Essays, articles, logs, and other resources providing instruction on equipment use, procedures, data analysis, and other selected topics relevant to paranormal investigating. For a descriptive list of these resources, see below.

  • team resources activities log icon

    An activities log is strongly recommended if, in the course of a private in-home investigation, you or your team follow a structured set of tasks such as set-up, interviews, baseline sweeps, vigils, etc. Who was on surveillance duty? Which activity was done when, and how long did it take? Where in the venue did it occur? Who participated, and who didn’t participate? The answers to these and similar questions are useful to document for a number of reasons....

  • team resources avp iconAVP. Audible Voice Phenomena. Are they really from beyond the grave? Regardless of how you value them, a little knowledge about the most common varieties of them and the issues that should be addressed with them will go a long way to making your account of your investigation something others can depend on....

     

  • team resources baselines iconWhile other groups may choose to honor a more metaphysically based approach to the subject, for PPI paranormal phenomena are first and foremost an exercise in careful environmental monitoring. Establishing a baseline of readings is fundamental to conducting our investigations according to the scientific method....

     

  • team resources evp a iconThe American originator of EVP Classification system, Sarah Estep, describes the Class A event of interest as a "clear and distinct voice or sound that is universally accepted and undisputed, because it must be understood by anyone with normal hearing and without being told or prompted to what is being said or heard. It can be heard without the use of headphones.” Estep here is talking about the consensus that forms around what’s clear and trustworthy....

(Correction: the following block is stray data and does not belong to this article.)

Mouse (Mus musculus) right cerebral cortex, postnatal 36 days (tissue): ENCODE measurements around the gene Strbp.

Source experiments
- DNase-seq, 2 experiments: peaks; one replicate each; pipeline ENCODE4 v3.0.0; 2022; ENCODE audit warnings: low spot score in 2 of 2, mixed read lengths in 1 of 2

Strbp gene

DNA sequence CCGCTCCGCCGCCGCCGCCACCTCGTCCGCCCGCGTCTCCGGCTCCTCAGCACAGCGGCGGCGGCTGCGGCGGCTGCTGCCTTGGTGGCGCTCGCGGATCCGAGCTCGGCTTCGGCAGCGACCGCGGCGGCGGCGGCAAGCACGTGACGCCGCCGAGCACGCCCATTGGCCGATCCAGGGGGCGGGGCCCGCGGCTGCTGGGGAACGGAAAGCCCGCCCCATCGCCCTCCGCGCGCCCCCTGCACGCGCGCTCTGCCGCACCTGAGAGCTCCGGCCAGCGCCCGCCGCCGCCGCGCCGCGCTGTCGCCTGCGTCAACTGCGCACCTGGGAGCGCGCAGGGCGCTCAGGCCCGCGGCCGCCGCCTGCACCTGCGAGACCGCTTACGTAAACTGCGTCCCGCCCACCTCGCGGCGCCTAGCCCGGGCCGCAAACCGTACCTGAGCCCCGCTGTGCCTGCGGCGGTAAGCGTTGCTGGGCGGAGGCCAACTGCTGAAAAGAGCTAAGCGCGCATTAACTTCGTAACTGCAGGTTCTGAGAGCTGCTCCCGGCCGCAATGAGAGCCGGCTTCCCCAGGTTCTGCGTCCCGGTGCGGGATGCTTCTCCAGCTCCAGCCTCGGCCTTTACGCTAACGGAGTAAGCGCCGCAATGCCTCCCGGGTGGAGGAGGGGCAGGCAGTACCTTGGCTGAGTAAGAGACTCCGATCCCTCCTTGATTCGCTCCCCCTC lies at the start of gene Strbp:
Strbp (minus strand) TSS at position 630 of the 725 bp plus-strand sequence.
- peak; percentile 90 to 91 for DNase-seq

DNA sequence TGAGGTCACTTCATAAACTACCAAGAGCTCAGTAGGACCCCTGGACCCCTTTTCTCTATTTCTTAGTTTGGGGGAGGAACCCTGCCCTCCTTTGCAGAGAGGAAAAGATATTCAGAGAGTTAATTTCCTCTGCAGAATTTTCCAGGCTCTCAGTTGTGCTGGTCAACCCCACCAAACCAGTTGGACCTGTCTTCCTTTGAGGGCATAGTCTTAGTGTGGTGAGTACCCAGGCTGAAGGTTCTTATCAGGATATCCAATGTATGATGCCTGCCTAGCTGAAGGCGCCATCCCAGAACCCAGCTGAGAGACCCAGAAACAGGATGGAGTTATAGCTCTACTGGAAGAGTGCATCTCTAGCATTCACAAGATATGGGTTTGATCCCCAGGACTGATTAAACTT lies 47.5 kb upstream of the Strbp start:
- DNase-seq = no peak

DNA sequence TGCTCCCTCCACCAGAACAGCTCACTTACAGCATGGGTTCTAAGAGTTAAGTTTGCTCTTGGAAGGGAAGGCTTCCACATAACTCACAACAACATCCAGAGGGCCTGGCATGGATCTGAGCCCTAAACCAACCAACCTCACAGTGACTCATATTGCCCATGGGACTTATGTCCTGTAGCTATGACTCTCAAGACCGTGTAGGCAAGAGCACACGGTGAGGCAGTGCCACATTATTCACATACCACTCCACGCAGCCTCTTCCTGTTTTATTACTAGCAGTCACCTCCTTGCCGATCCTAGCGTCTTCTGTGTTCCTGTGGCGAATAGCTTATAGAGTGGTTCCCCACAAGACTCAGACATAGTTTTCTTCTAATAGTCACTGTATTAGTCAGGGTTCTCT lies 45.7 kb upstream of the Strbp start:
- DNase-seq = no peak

• team resources evp b iconClass B EVPs suffer from an identity crisis, fraught with credibility issues and doubt.  As such, they're easy to misclassify.  In fact, the uncertainty about so many Class B EVPs has raised many a debate as to whether or not another system for classification should be used....

     

  • team resources evp c iconWhy are Class C EVPs the most common, you may ask? Probably because they're the least likely to be paranormal. Some could be paranormal, certainly, but they're usually too obscured to say with any certainty that they're not caused by some other normal acoustic source in the environment, much less interpret what exactly they're saying....

  • team resources classifying audio iconEVP are probably the most prolific results produced by paranormal investigations.  There are good things about this, and there are bad things.  The bad news is that, working under the assumption evidence of the paranormal is a rarity, with so many examples of EVP populating the internet, the likelihood any of it being genuinely "paranormal" is pretty low.

     

  • team resources coordinating evp vigils iconAlthough the purpose of any “ghost hunting” vigil is varied, its primary objective is to transcommunicate: to make “contact” with putative spirits and carry on an exchange. Audio-visual recording is the preferred technique because it, both, documents a session and yields the most intriguing findings in the recorded audio: electronic voice phenomena....

     

  • PPI Investigator Debra Page, a specialist in world religions, discusses one of the rarer forms paranormal phenomena in "Elemental Haunting: An Overview for the Paranormal Researcher." 

  • team resources file protocols icon

    If you’re an amateur paranormal researcher, and you’re sharing your media and data files with others, then you are obligated to name your files with data that catagorically identifies its content and assigns it a unique address in your database. Furthermore, an investigative group trying to build its own paranormal library of evidence must, out of necessity, use a system of file naming protocols to make cataloguing possible, and, in the case of client outreach, protect the privacy of your client....